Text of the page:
Oct 18, 2022 - Politics

MAGA Republican faces rural Democrat in 3rd Congressional District

Photo illustration of Democrat Marie Gluesenkamp Perez and Republican Joe Kent

Photo illustration: Axios Visuals. Photos courtesy of Marie Gluesenkamp Perez's campaign, Nathan Howard/Getty Images

A Southwest Washington Republican who voted to impeach former President Trump could soon be replaced by a far-right candidate who instead wants to impeach President Biden.

Driving the news: Voters in Washington's 3rd Congressional District have a choice in next month's election between Republican Joe Kent, a former Green Beret endorsed by Trump, or Marie Gluesenkamp Perez, a rural Democrat who owns an auto shop.

Why it matters: The red-leaning district could be in play as the parties fight for control of Congress — particularly after the moderate GOP incumbent, U.S. Rep. Jaime Herrera Beutler, was defeated in the primary.

Context: Hererra Beutler was one of 10 Republicans nationwide who voted for Trump's impeachment.

  • After her primary loss in August, the nonpartisan Cook Political Report reclassified the race from "likely Republican" to "leans Republican."

What's happening: Kent and Gluesenkamp Perez met in a debate over the weekend that highlighted some of their major policy differences.

Here's a look at a few of the key issues that have separated them throughout the campaign:


At Saturday's debate, Gluesenkamp Perez criticized Kent's anti-abortion stance, a position she described as extreme.

  • Kent has previously said he supports the Supreme Court's decision to overturn Roe v. Wade and would like to see a nationwide abortion ban. "I believe life begins at conception," he told Portland's KGW news station in July.
  • Gluesenkamp Perez, meanwhile, says she opposes such abortion restrictions. She ran an ad talking about how she had to get an abortion after having a miscarriage, adding that if Kent's views were law, she could have lost her ability to have children "or worse" due to the restrictions he'd impose.


At Saturday's debate, Kent said he wants to end not only illegal immigration, but also "economic immigration," in which people come to the U.S. legally on a work visa. He described that system as taking jobs away from American citizens.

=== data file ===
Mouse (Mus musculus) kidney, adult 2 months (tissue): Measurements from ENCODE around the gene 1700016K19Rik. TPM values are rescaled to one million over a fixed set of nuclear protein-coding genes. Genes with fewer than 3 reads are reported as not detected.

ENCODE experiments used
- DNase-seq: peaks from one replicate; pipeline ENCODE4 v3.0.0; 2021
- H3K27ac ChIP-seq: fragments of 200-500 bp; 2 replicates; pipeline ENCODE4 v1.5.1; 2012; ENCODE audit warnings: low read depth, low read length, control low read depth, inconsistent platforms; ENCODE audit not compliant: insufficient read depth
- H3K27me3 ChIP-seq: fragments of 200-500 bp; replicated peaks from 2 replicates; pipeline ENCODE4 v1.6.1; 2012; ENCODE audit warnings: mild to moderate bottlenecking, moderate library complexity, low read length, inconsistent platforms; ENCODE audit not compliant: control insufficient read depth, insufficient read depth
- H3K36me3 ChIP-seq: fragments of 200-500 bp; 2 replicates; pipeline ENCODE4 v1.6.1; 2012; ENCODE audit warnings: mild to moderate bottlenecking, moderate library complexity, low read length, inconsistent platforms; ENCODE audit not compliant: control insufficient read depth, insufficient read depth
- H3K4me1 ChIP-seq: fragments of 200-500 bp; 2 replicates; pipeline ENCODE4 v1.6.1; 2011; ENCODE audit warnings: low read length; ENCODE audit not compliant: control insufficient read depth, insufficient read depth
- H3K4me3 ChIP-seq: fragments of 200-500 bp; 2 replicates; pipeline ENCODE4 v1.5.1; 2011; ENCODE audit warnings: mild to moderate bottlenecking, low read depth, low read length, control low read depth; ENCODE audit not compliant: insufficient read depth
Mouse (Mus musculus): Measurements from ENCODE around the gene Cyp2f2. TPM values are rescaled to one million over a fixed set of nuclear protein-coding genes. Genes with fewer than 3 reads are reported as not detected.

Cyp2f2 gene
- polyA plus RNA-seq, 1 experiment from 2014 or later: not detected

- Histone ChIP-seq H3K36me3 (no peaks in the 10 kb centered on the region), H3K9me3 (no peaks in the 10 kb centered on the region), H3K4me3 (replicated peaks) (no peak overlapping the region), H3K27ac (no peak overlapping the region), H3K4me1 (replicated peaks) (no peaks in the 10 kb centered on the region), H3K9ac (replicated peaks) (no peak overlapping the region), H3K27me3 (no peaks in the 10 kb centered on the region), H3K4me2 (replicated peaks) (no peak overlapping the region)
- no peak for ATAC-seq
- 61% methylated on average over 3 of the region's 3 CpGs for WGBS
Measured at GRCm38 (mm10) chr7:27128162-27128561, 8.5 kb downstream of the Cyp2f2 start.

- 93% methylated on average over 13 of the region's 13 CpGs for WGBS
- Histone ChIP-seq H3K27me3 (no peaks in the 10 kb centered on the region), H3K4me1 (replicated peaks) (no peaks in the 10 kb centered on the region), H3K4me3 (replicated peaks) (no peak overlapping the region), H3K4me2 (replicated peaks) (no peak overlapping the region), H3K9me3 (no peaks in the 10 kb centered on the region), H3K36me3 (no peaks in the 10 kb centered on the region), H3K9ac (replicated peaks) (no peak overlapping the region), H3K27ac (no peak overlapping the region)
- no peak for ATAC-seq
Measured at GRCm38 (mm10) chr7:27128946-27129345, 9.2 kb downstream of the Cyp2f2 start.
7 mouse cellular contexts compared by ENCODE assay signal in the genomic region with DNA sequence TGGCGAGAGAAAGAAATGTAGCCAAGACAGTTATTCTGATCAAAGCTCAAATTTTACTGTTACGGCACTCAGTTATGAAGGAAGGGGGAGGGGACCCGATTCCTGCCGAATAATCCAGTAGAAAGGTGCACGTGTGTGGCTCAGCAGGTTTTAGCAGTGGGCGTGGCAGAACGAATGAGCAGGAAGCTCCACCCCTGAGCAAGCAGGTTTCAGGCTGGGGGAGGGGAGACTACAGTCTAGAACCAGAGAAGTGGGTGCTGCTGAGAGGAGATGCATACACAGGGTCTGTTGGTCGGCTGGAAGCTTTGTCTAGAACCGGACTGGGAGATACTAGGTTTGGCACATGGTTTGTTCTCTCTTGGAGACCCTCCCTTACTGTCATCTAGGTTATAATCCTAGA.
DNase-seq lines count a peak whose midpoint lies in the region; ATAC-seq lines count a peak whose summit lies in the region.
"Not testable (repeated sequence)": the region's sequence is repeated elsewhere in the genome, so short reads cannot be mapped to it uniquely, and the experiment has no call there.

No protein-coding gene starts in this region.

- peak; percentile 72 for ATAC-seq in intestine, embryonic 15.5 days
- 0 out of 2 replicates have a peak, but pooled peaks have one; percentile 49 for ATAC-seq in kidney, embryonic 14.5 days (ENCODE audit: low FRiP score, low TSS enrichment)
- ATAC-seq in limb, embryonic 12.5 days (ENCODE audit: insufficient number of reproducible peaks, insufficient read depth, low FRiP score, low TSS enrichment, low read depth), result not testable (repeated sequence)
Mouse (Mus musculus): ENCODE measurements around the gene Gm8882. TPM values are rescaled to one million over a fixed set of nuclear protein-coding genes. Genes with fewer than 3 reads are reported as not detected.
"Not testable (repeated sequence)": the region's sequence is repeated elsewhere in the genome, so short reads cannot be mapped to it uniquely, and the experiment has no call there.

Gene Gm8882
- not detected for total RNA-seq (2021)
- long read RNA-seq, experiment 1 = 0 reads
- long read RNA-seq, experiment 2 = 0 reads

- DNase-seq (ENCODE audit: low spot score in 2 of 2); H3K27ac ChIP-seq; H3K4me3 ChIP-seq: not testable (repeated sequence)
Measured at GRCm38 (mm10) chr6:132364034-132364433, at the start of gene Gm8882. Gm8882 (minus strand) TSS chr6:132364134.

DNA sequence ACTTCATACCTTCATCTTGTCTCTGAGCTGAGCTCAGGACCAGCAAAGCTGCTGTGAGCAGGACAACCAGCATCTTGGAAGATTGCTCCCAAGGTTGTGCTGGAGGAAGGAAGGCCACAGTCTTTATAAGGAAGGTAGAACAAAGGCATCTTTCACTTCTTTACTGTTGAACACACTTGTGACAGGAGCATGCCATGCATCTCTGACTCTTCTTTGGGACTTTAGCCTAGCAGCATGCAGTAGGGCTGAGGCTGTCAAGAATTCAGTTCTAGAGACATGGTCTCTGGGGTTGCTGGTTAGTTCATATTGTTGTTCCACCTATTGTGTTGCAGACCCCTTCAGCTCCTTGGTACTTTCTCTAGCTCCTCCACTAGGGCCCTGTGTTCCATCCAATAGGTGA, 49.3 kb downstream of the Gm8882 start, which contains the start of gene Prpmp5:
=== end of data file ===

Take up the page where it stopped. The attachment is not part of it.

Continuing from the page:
• Gluesenkamp Perez said enacting such a policy would amount to "economic sabotage."
  • Kent has also called for Biden to be impeached in part over the administration's immigration policy, which Kent said has invited "an invasion at our southern border."

Jan. 6 attacks and the 2020 election

Kent told KGW that he believes Jan. 6 was an "intelligence operation" and that defendants are being held as "political prisoners."

  • Earlier, he told the news station that he didn't believe Biden won the 2020 election, saying "it was rigged and stolen."
  • Gluesenkamp Perez has keyed into those statements as examples of Kent being extreme and dangerous.
  • "I believe that storming the Capitol and denying proven election results threatens our democracy," she recently tweeted.

Inflation and COVID measures

When Gluesenkamp Perez talks about combating inflation, she often mentions reducing the cost of child care and health care to help Americans.

  • Kent, meanwhile, has criticized federal COVID relief measures, as well as the recently enacted Inflation Reduction Act, as examples of government overspending that have fueled inflation. He also has blamed Biden for high gas prices.

Gun control

Gluesenkamp Perez said at a debate last month that she doesn't favor banning assault weapons, but does support raising the age to buy semiautomatic rifles from 18 to 21.

  • Kent has shared his belief that the Second Amendment does not allow for restricting gun ownership rights in any way and he would oppose new restrictions.

What's next: Ballots will be mailed to registered voters by the end of this week.

  • Washingtonians who aren't registered or need to change the address on their voter registration can do so online at votewa.gov through Oct. 31.
  • After that, updates can be made in person through 8pm on Election Day, which is Nov. 8.

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